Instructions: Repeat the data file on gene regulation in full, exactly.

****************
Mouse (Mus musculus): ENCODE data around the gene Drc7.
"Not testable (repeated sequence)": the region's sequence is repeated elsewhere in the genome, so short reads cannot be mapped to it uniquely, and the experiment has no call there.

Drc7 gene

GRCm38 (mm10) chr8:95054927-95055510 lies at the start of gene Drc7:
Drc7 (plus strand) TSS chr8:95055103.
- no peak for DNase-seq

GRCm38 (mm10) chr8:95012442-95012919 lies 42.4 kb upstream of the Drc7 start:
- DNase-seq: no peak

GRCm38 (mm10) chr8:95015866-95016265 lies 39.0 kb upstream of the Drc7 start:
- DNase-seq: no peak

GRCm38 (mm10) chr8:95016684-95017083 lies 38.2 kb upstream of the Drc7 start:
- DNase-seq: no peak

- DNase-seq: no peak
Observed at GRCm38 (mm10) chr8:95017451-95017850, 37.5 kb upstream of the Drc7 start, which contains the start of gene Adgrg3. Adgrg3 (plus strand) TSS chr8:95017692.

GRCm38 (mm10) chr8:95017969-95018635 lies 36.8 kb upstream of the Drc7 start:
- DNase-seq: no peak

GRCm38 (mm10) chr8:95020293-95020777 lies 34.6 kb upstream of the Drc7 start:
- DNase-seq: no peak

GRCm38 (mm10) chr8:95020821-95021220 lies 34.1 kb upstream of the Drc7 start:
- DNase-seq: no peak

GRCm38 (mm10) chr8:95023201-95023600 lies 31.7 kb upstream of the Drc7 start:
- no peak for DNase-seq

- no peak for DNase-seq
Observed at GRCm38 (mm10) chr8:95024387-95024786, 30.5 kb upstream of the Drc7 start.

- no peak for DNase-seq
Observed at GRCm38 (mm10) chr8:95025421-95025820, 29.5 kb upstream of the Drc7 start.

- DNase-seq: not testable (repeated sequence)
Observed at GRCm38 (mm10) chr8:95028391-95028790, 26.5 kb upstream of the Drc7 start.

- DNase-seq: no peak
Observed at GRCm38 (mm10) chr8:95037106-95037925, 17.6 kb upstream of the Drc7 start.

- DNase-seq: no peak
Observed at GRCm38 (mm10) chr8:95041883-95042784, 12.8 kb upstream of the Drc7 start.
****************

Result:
Mouse (Mus musculus): ENCODE data around the gene Drc7.
"Not testable (repeated sequence)": the region's sequence is repeated elsewhere in the genome, so short reads cannot be mapped to it uniquely, and the experiment has no call there.

Drc7 gene

GRCm38 (mm10) chr8:95054927-95055510 lies at the start of gene Drc7:
Drc7 (plus strand) TSS chr8:95055103.
- no peak for DNase-seq

GRCm38 (mm10) chr8:95012442-95012919 lies 42.4 kb upstream of the Drc7 start:
- DNase-seq: no peak

GRCm38 (mm10) chr8:95015866-95016265 lies 39.0 kb upstream of the Drc7 start:
- DNase-seq: no peak

GRCm38 (mm10) chr8:95016684-95017083 lies 38.2 kb upstream of the Drc7 start:
- DNase-seq: no peak

- DNase-seq: no peak
Observed at GRCm38 (mm10) chr8:95017451-95017850, 37.5 kb upstream of the Drc7 start, which contains the start of gene Adgrg3. Adgrg3 (plus strand) TSS chr8:95017692.

GRCm38 (mm10) chr8:95017969-95018635 lies 36.8 kb upstream of the Drc7 start:
- DNase-seq: no peak

GRCm38 (mm10) chr8:95020293-95020777 lies 34.6 kb upstream of the Drc7 start:
- DNase-seq: no peak

GRCm38 (mm10) chr8:95020821-95021220 lies 34.1 kb upstream of the Drc7 start:
- DNase-seq: no peak

GRCm38 (mm10) chr8:95023201-95023600 lies 31.7 kb upstream of the Drc7 start:
- no peak for DNase-seq

- no peak for DNase-seq
Observed at GRCm38 (mm10) chr8:95024387-95024786, 30.5 kb upstream of the Drc7 start.

- no peak for DNase-seq
Observed at GRCm38 (mm10) chr8:95025421-95025820, 29.5 kb upstream of the Drc7 start.

- DNase-seq: not testable (repeated sequence)
Observed at GRCm38 (mm10) chr8:95028391-95028790, 26.5 kb upstream of the Drc7 start.

- DNase-seq: no peak
Observed at GRCm38 (mm10) chr8:95037106-95037925, 17.6 kb upstream of the Drc7 start.

- DNase-seq: no peak
Observed at GRCm38 (mm10) chr8:95041883-95042784, 12.8 kb upstream of the Drc7 start.